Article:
NEW YORK — S&P made Levi’s accounting headache worse on Friday.
Calling the timing “troublesome,” Standard & Poor’s Ratings Services reacted to Levi Strauss & Co.’s disclosure of accounting errors by lowering its outlook on the jeans giant to “negative” from “stable.”
As reported, Levi’s, in a regulatory filing with the Securities and Exchange Commission, said late Thursday that it had mistakenly twice claimed a tax deduction for costs related to plant closures, in 1998 and 1999.
This resulted in overstated profits in 2001 and again in the recently reported third quarter of 2003. Levi’s will restate both periods, trimming profits $26 million and $4.9 million, respectively.
“Although the amount of the error, about $30 million, is not material, Standard & Poor’s finds the timing of the disclosure troublesome because the company just completed a new $1.15 billion bank refinancing at the end of September,” wrote S&P analyst Jayne Ross.
KPMG will reaudit the 2001 numbers, raising the possibility of further restatements, and the audit committee of Levi’s board will need to review third-quarter results before they can be certified by senior management and sent to the SEC. Levi’s was required to file its quarterly numbers, or an explanation of their delay — a Form 12b-25 Notification of Late Filing — by last Wednesday. It chose the latter course.
The delay in the quarterly filing, or Form 10-Q, shouldn’t affect Levi’s credit ratings, all of which were affirmed by S&P, but the agency said, “This development represents another in a series of challenges for the company. Standard & Poor’s is very concerned about the impediment these events pose to the company as it seeks to execute a turnaround.”
The downward revision to “negative” has no effect on Levi’s ability to borrow or the cost to do so, but included in its wording was an indication that S&P just might be running out of patience with the San Francisco-based firm.
“Standard & Poor’s will closely monitor the company’s progress and any further meaningful deviations from plan will prompt an immediate review or downgrade,” the S&P statement read. “Furthermore, any additional surprises or a lack of a prompt resolution of the audit review and audit will also result in a rating review and/or downgrade.”Levi’s did file a Form 8-K covering third-quarter results on Thursday “to give investors as complete and timely information as possible with respect to the quarter ended Aug. 24.” That document became available on Friday and, among other data, provided a breakdown of the principal payments due on Levi’s bank financing package.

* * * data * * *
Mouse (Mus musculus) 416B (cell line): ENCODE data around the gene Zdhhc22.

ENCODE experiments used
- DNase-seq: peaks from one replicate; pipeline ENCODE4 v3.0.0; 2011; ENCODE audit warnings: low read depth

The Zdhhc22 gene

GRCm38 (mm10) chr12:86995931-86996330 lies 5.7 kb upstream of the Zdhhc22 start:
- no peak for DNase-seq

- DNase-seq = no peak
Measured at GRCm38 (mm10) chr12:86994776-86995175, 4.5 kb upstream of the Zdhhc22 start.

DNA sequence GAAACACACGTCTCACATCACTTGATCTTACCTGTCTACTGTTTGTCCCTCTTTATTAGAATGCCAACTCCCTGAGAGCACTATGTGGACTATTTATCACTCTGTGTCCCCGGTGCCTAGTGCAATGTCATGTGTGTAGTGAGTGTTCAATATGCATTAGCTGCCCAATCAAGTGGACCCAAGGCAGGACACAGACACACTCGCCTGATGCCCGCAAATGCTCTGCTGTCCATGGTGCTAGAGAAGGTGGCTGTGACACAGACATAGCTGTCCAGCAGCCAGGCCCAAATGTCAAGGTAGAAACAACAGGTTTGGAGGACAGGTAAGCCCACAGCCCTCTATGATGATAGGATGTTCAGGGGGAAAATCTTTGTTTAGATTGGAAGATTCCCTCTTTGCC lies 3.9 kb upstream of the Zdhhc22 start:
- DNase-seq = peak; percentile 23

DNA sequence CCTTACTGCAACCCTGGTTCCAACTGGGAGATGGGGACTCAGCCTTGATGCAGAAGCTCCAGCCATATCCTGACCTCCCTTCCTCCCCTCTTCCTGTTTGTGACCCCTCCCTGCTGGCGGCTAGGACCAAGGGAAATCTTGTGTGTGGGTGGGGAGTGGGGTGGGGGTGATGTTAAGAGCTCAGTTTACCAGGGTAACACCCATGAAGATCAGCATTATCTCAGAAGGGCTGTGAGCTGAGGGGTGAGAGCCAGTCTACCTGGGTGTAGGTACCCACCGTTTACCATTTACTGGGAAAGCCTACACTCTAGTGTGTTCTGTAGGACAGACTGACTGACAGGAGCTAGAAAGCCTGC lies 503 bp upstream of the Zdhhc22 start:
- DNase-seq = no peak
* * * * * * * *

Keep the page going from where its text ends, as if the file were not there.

Principal payments accelerate from $24.7 million this year to $61 million in 2005, but then skyrocket to $453.5 million in 2006. They drop to $50.3 million in 2007 and are $1.74 billion thereafter, for a total of $2.37 billion.
The bank financing is divided between a $650 million revolving credit facility and a $500 million senior secured term loan facility. The former carries a “BB” rating from S&P and the latter a “BB-minus” rating, one and two notches below investment grade, respectively. The senior unsecured debt rating is slightly lower, rated “B.”
S&P’s Ross noted that Levi’s has $389 million available under the $650 million revolver, which is asset backed, as well as cash and cash equivalents of $50.7 million as of Aug. 24.
S&P did point out that Levi’s has had several successes in restructuring its production and organization, and that it has finally made its way into the discount channel through the introduction of its Signature label at Wal-Mart Stores, sales of which are said to be “on plan.” Enthusiasm about Signature is tempered by concern about adverse retail reaction among stores in other channels and the sobering decline of Levi’s sales to $4.1 billion last year from $7 billion in 1996.
“Although the company has made some progress in stemming the decline,” Ross noted, “the weak U.S. and European retail markets continue to be problematic.”
A spokeswoman for Moody’s Investors Service said her firm was unlikely to revise its ratings on Levi’s because of the tax errors. Citing “the rapid decline in the company’s financial flexibility” as a result of its new credit agreement, Moody’s last month downgraded several Levi’s credit instruments. All started at non-investment, or “junk,” grade and were lowered one or two notches.
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